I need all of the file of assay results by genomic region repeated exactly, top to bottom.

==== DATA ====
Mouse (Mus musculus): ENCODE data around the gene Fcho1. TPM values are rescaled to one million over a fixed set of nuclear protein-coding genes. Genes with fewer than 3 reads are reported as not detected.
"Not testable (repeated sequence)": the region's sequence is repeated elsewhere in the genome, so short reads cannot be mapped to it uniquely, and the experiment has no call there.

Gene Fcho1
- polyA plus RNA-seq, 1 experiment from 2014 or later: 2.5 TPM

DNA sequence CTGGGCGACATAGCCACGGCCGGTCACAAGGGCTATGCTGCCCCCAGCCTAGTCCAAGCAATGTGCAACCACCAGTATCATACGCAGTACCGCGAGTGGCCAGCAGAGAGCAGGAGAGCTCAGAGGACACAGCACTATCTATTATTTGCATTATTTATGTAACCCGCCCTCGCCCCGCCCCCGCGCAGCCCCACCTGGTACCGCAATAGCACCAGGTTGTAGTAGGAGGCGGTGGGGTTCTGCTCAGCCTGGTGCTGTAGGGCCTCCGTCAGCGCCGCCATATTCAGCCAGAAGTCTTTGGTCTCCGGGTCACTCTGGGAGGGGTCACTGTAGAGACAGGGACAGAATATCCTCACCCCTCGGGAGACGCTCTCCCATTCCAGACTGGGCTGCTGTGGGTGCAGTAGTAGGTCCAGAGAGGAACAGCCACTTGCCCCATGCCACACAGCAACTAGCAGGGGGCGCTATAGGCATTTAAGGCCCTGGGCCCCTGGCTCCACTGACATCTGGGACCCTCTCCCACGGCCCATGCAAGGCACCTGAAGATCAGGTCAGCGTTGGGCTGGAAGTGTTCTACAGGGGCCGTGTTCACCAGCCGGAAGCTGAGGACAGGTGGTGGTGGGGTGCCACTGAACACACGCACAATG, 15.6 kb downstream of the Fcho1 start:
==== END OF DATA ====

Mouse (Mus musculus): ENCODE data around the gene Fcho1. TPM values are rescaled to one million over a fixed set of nuclear protein-coding genes. Genes with fewer than 3 reads are reported as not detected.
"Not testable (repeated sequence)": the region's sequence is repeated elsewhere in the genome, so short reads cannot be mapped to it uniquely, and the experiment has no call there.

Gene Fcho1
- polyA plus RNA-seq, 1 experiment from 2014 or later: 2.5 TPM

DNA sequence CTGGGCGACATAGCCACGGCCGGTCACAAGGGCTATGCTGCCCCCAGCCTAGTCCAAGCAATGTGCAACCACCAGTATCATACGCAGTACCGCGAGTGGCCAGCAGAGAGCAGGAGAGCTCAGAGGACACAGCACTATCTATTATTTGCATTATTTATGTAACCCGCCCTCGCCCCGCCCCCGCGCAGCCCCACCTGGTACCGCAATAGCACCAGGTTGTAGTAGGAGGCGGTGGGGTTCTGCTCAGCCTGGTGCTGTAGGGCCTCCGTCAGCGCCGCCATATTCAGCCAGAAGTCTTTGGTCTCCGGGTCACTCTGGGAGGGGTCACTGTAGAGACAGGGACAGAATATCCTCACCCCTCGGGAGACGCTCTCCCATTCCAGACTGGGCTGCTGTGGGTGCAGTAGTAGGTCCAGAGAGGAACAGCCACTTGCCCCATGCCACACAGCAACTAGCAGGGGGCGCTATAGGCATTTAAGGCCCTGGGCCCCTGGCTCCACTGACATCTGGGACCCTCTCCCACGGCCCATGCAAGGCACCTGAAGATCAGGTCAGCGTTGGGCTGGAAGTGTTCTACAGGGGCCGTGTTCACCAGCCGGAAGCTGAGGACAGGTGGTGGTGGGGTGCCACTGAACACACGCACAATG, 15.6 kb downstream of the Fcho1 start: